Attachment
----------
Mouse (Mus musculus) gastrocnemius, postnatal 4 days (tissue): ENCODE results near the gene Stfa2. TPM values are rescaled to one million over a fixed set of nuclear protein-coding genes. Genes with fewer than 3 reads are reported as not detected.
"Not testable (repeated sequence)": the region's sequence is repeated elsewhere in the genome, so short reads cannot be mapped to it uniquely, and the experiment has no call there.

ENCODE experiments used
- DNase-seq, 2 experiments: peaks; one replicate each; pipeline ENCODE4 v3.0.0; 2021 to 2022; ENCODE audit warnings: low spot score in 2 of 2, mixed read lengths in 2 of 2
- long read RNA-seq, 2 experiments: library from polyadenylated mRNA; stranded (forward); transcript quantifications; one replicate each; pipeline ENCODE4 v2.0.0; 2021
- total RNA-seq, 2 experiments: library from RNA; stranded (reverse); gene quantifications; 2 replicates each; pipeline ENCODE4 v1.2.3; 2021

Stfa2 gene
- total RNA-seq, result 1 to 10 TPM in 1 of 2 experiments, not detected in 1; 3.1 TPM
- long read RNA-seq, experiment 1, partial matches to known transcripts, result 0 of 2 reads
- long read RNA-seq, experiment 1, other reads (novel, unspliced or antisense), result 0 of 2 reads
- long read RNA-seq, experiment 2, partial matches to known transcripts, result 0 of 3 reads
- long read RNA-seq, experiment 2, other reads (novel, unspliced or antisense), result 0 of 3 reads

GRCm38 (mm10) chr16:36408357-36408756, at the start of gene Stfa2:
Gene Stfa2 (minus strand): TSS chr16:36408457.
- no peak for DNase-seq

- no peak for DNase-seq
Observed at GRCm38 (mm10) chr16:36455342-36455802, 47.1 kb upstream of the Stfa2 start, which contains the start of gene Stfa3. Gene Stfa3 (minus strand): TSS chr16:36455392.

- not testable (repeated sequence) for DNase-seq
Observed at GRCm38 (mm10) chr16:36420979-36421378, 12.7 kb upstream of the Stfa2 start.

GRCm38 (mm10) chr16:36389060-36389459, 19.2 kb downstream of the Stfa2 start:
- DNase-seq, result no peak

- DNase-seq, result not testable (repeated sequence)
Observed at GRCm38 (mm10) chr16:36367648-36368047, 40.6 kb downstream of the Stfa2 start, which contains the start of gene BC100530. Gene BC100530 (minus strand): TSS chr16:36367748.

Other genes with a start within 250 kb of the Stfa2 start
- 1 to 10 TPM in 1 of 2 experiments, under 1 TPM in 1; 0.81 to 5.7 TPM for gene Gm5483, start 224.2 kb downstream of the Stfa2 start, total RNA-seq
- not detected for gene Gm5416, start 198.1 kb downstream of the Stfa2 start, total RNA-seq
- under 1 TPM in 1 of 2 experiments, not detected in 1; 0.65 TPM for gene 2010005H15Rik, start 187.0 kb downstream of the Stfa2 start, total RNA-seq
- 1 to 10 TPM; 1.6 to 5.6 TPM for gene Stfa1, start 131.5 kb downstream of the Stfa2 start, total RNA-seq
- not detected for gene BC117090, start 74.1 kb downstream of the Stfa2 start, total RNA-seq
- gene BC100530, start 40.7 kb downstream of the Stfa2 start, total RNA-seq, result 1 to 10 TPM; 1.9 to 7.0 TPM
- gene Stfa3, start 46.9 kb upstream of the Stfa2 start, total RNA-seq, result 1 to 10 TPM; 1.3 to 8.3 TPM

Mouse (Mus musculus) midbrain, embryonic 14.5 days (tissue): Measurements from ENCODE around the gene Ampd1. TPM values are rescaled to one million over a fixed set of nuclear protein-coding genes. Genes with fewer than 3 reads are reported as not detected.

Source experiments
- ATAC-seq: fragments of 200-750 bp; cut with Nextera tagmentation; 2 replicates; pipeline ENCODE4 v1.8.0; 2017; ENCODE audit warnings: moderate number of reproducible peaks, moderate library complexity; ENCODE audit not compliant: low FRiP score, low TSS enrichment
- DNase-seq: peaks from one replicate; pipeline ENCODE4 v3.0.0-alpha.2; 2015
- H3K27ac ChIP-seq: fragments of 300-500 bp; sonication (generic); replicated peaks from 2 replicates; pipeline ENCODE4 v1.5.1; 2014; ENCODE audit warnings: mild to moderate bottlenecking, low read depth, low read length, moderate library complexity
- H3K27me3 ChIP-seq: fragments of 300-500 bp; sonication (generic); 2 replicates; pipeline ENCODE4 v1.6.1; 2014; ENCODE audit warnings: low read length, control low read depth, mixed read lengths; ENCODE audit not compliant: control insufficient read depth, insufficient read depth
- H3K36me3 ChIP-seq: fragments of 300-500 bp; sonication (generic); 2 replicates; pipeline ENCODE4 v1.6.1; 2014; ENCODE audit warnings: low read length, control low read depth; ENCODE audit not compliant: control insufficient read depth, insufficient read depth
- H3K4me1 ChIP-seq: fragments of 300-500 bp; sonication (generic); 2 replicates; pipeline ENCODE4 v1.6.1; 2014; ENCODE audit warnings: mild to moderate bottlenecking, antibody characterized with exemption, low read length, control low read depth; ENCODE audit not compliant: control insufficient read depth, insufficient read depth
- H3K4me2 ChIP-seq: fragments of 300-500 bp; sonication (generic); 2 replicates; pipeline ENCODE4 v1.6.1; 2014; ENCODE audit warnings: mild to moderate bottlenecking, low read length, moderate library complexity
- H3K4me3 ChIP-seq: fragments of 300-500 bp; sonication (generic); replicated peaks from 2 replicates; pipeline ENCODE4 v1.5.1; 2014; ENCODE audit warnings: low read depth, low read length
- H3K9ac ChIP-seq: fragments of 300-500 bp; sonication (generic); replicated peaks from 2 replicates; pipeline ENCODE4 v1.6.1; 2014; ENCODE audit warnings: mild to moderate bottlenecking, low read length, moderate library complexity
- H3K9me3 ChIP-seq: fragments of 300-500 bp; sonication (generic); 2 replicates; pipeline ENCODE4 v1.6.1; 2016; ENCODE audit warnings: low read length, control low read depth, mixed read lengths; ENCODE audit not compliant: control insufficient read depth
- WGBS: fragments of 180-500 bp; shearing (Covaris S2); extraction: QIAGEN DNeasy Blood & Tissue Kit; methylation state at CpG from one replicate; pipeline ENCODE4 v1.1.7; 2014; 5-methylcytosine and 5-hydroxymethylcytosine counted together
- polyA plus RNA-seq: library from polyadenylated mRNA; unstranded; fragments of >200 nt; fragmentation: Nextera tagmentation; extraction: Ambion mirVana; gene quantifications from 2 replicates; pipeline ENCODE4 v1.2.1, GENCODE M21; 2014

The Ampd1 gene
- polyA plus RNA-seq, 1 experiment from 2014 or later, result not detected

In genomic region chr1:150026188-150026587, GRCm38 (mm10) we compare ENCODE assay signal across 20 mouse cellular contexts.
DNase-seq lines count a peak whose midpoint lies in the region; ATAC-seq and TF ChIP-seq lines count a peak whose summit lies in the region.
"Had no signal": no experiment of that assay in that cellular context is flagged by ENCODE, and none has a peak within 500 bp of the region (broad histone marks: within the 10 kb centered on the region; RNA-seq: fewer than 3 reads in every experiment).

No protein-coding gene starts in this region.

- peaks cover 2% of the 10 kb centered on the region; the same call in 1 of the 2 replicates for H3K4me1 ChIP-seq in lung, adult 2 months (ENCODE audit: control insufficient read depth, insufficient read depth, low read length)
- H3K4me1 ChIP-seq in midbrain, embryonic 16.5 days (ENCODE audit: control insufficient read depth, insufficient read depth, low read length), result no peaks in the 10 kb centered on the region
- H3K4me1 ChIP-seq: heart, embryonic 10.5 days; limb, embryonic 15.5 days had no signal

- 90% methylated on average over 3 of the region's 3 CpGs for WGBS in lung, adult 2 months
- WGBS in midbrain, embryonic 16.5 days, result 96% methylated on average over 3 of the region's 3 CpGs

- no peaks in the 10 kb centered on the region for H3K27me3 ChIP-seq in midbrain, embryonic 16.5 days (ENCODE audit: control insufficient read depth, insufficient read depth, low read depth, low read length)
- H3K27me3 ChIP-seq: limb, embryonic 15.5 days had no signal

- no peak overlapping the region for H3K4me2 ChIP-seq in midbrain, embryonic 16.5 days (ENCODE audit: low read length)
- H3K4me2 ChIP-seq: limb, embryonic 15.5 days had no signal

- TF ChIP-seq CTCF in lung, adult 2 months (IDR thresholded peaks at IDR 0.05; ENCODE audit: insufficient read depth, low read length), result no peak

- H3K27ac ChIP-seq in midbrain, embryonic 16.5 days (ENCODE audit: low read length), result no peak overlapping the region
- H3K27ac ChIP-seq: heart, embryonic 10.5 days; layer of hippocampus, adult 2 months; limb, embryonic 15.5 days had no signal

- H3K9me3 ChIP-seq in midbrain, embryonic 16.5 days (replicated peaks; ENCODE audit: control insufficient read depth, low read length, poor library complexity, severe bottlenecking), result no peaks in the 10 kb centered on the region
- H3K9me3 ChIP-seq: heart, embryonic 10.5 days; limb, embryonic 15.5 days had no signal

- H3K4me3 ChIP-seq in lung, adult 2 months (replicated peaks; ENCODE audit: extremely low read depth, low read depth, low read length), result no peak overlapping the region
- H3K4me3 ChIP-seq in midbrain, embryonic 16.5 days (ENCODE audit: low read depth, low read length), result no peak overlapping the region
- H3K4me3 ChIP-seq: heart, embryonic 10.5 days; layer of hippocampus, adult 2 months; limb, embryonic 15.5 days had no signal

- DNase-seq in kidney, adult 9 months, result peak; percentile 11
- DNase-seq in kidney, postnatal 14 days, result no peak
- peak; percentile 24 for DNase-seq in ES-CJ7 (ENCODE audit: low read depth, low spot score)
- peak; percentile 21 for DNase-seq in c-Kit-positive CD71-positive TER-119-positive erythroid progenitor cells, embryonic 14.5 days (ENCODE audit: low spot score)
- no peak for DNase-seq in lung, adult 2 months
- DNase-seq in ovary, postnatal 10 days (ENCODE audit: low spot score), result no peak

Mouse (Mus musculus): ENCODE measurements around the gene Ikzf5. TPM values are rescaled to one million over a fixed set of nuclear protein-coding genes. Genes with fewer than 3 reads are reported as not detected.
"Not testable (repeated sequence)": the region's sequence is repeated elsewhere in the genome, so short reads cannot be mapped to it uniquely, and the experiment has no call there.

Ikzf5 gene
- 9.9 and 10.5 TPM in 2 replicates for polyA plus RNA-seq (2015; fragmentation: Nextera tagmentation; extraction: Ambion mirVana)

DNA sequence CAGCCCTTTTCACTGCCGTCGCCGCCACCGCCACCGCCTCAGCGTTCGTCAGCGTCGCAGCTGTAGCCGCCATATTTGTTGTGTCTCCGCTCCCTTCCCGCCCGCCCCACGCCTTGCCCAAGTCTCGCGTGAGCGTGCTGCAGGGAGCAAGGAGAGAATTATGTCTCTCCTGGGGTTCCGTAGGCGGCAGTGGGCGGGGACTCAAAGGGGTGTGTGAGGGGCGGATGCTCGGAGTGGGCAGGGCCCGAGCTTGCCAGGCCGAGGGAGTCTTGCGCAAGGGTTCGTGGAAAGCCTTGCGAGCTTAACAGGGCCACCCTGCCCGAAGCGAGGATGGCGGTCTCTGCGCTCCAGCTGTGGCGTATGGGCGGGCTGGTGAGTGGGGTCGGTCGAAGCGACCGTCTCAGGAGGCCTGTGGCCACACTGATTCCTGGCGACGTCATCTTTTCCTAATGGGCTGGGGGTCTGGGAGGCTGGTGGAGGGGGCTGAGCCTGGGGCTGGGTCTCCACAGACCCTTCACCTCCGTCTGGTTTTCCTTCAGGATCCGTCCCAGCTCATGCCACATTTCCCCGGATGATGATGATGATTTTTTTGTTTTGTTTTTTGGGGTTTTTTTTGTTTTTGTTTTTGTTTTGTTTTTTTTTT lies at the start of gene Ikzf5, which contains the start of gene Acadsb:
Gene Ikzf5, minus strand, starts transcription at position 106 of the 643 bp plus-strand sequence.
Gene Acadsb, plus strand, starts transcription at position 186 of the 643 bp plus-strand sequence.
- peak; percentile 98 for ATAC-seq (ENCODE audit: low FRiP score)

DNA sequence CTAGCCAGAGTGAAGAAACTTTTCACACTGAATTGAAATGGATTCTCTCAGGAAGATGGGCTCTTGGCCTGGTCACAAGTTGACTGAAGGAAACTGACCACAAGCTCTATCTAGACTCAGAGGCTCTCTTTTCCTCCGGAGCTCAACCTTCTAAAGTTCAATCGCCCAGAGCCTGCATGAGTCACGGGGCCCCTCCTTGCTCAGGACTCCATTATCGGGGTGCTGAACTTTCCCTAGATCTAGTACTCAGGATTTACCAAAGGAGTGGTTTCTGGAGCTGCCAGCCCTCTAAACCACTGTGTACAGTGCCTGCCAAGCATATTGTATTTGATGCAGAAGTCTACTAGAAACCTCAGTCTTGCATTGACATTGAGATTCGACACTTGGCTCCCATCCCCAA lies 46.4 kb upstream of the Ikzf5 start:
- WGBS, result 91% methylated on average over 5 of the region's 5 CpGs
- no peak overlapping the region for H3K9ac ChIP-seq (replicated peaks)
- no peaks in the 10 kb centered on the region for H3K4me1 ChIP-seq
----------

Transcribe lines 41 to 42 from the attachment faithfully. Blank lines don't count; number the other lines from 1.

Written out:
- H3K4me3 ChIP-seq: fragments of 300-500 bp; sonication (generic); replicated peaks from 2 replicates; pipeline ENCODE4 v1.5.1; 2014; ENCODE audit warnings: low read depth, low read length
- H3K9ac ChIP-seq: fragments of 300-500 bp; sonication (generic); replicated peaks from 2 replicates; pipeline ENCODE4 v1.6.1; 2014; ENCODE audit warnings: mild to moderate bottlenecking, low read length, moderate library complexity